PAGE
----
A number of missiles are fired from the Sinai desert in Egypt towards the Israeli tourist resort of Eilat, but the attack does not cause any damage. The army states that some of the missiles were destroyed by Israel’s Iron Dome missile defense system before reaching them.

Disputed land law assumed

6th of February

The Knesset, in a final vote, approves a controversial law that allows the state to expropriate private Palestinian land and use it for settlers. The law is approved by 60 votes to 52. With the law, more than 50 illegal settler outposts on the occupied West Bank can become legal. In total, almost 4,000 homes are covered. This is the first time the Knesset has passed a law affecting private Palestinian assets. The law has been put forward by Prime Minister Netanyahu’s Likud party. Prime Minister Netanyahu was initially opposed to the bill, including fear of what it would mean for Israel’s relations with the outside world. But Netanyahu did not dare to challenge the powerful settler movement and therefore agreed to the proposal. Officially, Netanyahu professes a two-state solution while other ministers oppose a Palestinian state. This includes the bill’s main backer, Education Minister Naftali Bennett, who believes that Israel should annex most of the West Bank. The settlements are illegal under international law and the bill is condemned by the UN, the EU and the Palestinians. The Palestinian PLO says that the Israeli government is enforcing the law to destroy all chances of a political solution and calls it a way to “legalize theft”. Even before the law is passed, state prosecutor Avichai Mandelblit takes his hand from the law and announces that he does not intend to defend it because he does not take into account the rights of the Palestinians. The Palestinian PLO says that the Israeli government is enforcing the law to destroy all chances of a political solution and calls it a way to “legalize theft”. Even before the law is passed, state prosecutor Avichai Mandelblit takes his hand from the law and announces that he does not intend to defend it because he does not take into account the rights of the Palestinians. The Palestinian PLO says that the Israeli government is enforcing the law to destroy all chances of a political solution and calls it a way to “legalize theft”. Even before the law is passed, state prosecutor Avichai Mandelblit takes his hand from the law and announces that he does not intend to defend it because he does not take into account the rights of the Palestinians.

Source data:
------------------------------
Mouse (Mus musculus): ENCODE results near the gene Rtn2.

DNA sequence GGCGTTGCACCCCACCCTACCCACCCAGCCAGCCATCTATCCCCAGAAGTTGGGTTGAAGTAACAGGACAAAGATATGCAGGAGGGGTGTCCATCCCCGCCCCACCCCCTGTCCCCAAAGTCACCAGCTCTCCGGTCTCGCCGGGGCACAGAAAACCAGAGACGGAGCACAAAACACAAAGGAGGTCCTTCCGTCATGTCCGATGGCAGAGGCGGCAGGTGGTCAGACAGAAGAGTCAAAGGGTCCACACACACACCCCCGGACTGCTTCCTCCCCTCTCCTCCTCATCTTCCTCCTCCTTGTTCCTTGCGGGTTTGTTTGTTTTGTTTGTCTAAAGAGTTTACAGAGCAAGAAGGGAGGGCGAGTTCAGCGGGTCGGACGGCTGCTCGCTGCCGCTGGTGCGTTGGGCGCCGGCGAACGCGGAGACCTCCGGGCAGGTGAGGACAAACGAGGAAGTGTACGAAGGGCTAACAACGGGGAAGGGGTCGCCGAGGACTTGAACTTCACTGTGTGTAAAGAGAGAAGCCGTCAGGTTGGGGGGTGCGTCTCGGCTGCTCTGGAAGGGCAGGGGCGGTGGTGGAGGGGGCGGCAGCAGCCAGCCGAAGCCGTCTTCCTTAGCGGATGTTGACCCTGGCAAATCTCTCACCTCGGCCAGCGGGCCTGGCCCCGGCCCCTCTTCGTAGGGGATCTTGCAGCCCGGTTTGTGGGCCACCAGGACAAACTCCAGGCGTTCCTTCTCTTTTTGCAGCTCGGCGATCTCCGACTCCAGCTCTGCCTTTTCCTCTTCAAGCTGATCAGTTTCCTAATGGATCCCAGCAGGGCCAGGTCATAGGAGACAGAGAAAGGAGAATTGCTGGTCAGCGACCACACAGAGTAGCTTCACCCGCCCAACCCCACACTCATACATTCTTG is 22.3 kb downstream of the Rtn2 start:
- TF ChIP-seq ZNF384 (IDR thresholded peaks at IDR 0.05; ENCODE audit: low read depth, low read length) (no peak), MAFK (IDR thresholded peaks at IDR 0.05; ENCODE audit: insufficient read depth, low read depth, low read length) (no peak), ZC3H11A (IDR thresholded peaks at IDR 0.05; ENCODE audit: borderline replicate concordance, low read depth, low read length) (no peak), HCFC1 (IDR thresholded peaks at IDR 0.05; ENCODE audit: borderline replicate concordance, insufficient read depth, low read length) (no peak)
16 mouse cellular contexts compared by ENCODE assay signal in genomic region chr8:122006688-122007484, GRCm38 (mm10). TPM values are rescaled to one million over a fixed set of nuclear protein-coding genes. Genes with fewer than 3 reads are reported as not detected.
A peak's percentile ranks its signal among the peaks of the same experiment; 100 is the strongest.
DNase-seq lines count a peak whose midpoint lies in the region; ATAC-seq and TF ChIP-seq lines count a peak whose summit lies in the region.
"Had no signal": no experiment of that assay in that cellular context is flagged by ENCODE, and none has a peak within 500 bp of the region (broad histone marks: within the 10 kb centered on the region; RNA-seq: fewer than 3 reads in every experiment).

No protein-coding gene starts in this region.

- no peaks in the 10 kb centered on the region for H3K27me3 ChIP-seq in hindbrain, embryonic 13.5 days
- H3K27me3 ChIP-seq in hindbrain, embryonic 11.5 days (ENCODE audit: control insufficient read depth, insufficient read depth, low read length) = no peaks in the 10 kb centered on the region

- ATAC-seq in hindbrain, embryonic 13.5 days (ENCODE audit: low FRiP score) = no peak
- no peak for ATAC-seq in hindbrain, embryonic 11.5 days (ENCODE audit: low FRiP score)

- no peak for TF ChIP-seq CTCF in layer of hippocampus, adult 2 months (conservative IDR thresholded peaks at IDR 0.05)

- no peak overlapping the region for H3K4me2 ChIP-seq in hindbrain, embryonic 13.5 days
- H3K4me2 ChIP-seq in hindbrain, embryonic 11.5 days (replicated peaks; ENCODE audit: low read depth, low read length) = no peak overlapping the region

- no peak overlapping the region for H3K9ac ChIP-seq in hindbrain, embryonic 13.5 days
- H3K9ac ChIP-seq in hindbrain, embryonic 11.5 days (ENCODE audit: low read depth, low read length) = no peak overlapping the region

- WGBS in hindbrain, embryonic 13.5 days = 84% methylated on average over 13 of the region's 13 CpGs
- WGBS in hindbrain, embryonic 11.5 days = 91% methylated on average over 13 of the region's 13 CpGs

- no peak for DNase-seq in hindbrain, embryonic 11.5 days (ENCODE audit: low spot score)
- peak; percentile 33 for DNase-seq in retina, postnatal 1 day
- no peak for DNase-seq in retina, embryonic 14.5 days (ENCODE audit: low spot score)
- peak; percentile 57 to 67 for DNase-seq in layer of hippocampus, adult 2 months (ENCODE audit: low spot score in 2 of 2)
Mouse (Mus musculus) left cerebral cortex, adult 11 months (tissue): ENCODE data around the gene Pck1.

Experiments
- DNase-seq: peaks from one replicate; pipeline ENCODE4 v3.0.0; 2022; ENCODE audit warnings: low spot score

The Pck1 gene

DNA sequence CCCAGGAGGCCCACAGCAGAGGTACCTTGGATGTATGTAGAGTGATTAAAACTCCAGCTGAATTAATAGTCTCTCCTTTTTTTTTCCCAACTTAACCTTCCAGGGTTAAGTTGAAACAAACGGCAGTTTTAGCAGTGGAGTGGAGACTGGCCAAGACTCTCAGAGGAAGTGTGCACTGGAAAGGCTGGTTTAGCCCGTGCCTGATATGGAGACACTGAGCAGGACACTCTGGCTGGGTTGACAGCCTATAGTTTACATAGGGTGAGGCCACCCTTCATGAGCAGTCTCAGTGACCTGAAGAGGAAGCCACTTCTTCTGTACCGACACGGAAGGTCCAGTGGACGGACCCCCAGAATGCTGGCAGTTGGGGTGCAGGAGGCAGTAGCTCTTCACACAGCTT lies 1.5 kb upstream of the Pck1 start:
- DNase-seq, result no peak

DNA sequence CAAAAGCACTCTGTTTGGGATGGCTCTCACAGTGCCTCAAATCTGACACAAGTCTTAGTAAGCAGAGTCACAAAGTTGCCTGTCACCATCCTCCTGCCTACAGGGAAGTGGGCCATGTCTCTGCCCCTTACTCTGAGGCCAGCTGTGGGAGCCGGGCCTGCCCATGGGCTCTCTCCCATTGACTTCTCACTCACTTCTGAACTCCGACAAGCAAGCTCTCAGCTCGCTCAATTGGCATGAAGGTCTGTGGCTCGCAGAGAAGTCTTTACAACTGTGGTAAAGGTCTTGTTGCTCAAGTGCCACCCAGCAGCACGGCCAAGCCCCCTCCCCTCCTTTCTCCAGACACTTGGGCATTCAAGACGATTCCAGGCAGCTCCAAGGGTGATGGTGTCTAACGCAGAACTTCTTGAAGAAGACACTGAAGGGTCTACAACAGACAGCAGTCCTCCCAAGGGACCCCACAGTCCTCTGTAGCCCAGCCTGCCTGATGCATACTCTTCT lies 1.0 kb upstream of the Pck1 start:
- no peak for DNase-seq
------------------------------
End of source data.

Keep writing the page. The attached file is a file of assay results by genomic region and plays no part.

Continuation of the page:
Illegal settlement evacuated

February 1st

About 3,000 police officers begin the evacuation of 42 families from the illegal settler outpost Amona on the West Bank. Some of the residents of the outpost take a counter-attack while others leave their homes voluntarily. Hundreds of settlers and supporters have traveled to Amona to protest the evacuation. Clashes with the police take place and at least 13 people are arrested. The evacuation ends the day after the police succeed in entering the area’s synagogue where the last remaining residents of Amona and many protesters barricaded themselves. Prime Minister Netanyahu promises to build new homes on state land for those evacuated. Israeli NGO Fred Nu points out that this is the first time since 1992 that the government has announced plans to build a brand new settlement. Since the Oslo Agreement was signed in 1993 (see Modern History), the expansion of settler homes according to Fred Nu has either been done within existing settlements or by the government subsequently approving outposts as settlers established illegally. The outside world regards all settlements as illegal, while Israel makes distinctions between those approved by the government and those established by settlers without permission.

New expansion of settlements

February 1st

For the fourth time in just under two weeks since Donald Trump became US President, Israel announces plans to expand settlements. This round includes an additional 3,000 settler homes on the West Bank.